General details of the subject
- Face-to-face degree course
Description and contextualization of the subjectThe main objective of this course is presentation of the main concepts and models for the computational treatment of morphology (regular expressions, finite-state automata etc). The course will center mainly on languages with rich morphology. During the course, the student will use the foma tool, a free and open source tool for finite-state processing. The course also introduces neural sequence-to-sequence (seq2seq) models as applied to morphology using the OpenNMT tool.
|GOJENOLA GALLETEBEITIA, KOLDOBIKA||University of the Basque Country||Profesorado Titular De Universidad||Doctor||Bilingual||Computer Languages and Systemsemail@example.com|
|ORONOZ ANCHORDOQUI, MAITE||University of the Basque Country||Profesorado Agregado||Doctor||Bilingual||Computer Languages and Systemsfirstname.lastname@example.org|
|URIZAR ENBEITA, RUBEN||University of the Basque Country||Profesorado Titular De Universidad||Doctor||Bilingual||Teaching of Language and Literatureemail@example.com|
|MANS , HULDEN||University of Colorado, Boulder||Otros||Doctor|
|Ability to handle and adapt the symbolic methods available for their use in applications for language processing.||40.0 %|
|Ability to use and adapt the tools available for processing different languages (morphological analyzers).||30.0 %|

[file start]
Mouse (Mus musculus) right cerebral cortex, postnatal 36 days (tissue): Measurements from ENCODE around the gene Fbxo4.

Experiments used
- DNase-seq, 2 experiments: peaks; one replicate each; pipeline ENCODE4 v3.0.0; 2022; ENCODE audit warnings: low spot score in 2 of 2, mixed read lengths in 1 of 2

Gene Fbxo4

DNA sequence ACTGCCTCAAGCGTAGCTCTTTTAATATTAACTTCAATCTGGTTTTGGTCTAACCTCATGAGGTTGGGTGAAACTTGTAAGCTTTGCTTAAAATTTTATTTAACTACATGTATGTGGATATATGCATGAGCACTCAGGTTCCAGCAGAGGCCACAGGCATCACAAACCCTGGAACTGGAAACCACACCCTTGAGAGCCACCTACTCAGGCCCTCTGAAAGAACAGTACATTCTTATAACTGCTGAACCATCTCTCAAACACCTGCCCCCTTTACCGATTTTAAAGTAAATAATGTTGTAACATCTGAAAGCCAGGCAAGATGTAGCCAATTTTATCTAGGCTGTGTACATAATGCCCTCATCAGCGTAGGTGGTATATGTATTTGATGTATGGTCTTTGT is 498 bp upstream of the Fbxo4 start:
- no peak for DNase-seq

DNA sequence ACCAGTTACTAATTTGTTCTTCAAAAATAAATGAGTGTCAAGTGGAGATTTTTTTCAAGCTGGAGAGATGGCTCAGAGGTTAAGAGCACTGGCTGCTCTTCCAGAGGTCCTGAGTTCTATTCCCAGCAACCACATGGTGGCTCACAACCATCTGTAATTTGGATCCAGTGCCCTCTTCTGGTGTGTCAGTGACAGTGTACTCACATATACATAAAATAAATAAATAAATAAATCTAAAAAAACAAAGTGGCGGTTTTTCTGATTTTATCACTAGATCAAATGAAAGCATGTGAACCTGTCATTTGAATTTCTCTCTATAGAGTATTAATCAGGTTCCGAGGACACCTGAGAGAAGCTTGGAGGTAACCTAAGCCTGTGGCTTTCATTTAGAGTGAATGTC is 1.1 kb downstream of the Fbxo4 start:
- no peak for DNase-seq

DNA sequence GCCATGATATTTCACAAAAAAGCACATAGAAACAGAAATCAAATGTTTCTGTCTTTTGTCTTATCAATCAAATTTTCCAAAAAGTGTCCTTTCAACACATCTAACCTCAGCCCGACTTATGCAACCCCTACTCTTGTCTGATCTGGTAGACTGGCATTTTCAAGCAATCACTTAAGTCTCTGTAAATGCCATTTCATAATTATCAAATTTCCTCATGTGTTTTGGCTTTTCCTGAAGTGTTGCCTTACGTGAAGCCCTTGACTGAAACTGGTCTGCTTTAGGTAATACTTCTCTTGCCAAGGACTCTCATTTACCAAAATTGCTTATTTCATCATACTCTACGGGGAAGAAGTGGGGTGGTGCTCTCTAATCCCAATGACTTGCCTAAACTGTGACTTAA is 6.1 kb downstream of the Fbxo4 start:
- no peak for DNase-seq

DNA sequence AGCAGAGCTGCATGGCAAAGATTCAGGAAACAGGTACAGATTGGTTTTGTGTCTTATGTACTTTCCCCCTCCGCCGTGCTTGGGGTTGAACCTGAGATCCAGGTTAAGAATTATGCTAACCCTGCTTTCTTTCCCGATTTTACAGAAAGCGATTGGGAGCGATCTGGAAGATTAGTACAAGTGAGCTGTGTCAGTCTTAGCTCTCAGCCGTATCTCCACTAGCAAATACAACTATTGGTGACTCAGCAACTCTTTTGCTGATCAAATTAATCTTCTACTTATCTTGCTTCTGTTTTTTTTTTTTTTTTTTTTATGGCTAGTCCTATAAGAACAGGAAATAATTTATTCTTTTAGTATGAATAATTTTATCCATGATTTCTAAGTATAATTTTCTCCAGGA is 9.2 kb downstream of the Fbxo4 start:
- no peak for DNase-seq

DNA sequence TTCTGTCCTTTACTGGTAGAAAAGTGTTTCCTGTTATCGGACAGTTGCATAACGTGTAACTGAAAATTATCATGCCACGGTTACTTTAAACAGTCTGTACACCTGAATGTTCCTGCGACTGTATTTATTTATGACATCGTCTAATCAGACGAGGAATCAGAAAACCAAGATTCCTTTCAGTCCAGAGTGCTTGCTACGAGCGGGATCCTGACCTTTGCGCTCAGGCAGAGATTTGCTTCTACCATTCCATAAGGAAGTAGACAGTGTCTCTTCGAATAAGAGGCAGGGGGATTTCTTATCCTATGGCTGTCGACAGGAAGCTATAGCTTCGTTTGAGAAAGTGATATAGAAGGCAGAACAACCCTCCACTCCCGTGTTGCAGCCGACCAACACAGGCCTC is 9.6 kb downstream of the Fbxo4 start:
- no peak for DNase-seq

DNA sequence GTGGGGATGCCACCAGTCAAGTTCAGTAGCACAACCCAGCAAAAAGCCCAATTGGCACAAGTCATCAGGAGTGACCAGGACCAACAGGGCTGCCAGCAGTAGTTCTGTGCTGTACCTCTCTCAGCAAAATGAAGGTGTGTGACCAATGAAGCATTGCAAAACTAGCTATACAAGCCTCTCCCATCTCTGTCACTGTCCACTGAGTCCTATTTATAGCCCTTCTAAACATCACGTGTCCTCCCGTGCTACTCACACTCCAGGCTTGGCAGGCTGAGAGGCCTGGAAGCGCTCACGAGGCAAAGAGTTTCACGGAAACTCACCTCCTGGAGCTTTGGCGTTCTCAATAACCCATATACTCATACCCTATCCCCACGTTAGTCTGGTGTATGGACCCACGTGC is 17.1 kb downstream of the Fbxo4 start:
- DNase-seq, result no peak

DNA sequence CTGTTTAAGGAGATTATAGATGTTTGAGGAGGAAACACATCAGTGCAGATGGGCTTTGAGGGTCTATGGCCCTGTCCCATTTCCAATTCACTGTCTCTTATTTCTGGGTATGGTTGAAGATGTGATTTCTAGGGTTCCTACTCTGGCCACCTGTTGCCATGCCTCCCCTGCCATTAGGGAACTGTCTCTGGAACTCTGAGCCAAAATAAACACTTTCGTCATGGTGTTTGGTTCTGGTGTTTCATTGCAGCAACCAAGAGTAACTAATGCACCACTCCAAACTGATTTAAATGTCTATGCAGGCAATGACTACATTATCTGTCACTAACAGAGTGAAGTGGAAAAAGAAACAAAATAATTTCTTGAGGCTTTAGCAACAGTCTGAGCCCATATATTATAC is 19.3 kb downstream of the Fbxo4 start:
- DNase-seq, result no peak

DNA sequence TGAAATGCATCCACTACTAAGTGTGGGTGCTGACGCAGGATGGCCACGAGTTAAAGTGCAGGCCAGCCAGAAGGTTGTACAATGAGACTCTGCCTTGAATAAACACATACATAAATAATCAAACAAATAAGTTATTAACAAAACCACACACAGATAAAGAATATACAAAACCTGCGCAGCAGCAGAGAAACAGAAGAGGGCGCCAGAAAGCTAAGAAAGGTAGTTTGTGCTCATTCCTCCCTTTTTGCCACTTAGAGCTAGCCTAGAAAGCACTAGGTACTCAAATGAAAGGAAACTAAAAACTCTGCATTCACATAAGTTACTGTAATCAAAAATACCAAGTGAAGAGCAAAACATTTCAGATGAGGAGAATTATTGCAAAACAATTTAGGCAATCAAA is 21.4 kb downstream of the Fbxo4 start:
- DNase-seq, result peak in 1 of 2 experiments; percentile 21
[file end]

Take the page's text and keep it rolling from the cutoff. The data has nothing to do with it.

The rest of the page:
|Ability to design, handle, and enrich language resources and tools for the processing of human language.||30.0 %|
|Type||Face-to-face hours||Non face-to-face hours||Total hours|
|Applied laboratory-based groups||30||45||75|
|Name||Hours||Percentage of classroom teaching|
|Computer work practice, laboratory, site visits, field trips, external visits||75.0||40 %|
|Name||Minimum weighting||Maximum weighting|
|Attendance and participation||5.0 %||5.0 %|
|Practical tasks||60.0 %||60.0 %|
|Written examination||35.0 %||35.0 %|
Learning outcomes of the subject- Identify and solve problems that can be tackled using restricted computational models (automata) or alternative ones (intelligent systems).
- Use automata, grammars and regular expressions to define formal languages.
-To know the existing formalisms to describe the morphology of different languages.
- Implement an application of the area of morphology (morphological analyzer, spell checker etc.) using the available tools.
Ordinary call: orientations and renunciationOrdinary call:
The assignments in exercise mode correspond mostly to the formal language part (50% of the final grade). Students who demonstrate that they have already completed this part in their previous studies may be exempted from attending class and doing the exercises and to obtain this part of the grade they will do a practical assignment with the corresponding report that they will present in class.
The project is related to the morphology part (50% of the final grade).
- Class assignments (50%): exercises, notes, ...
- Project (50%): Implementation of a practical project proposed by the teacher
Extraordinary call: orientations and renunciationExtraordinary call:
- Final exam (100%) with theoretical and practical exercices
2. FORMAL LANGUAGES AND THEIR APPLICATIONS
2.1. Basic concepts
2.2. Regular languages
3.1. Formalisms for computational morphology
3.2. Morphotactics and Phonology. Phenomena in several languages
3.3. Finite-State Morphology. Examples and problems using FOMA: Lexicon, Morphology, Surface-Syntax
3.4. Morphological analysis and generation using seq2seq methods.
Basic bibliography- Sipser, M. (2012). Introduction to the Theory of Computation. Cengage Learning.
- Brian Roark and Richard Sproat. 2007. Computational Approaches to Morphology and Syntax. Oxford University Press
- Beesley and Karttunen. Finite-State Morphology. 2003. CSLI Publications.
- Sproat R. (1992). Morphology and Computation. The MIT Press.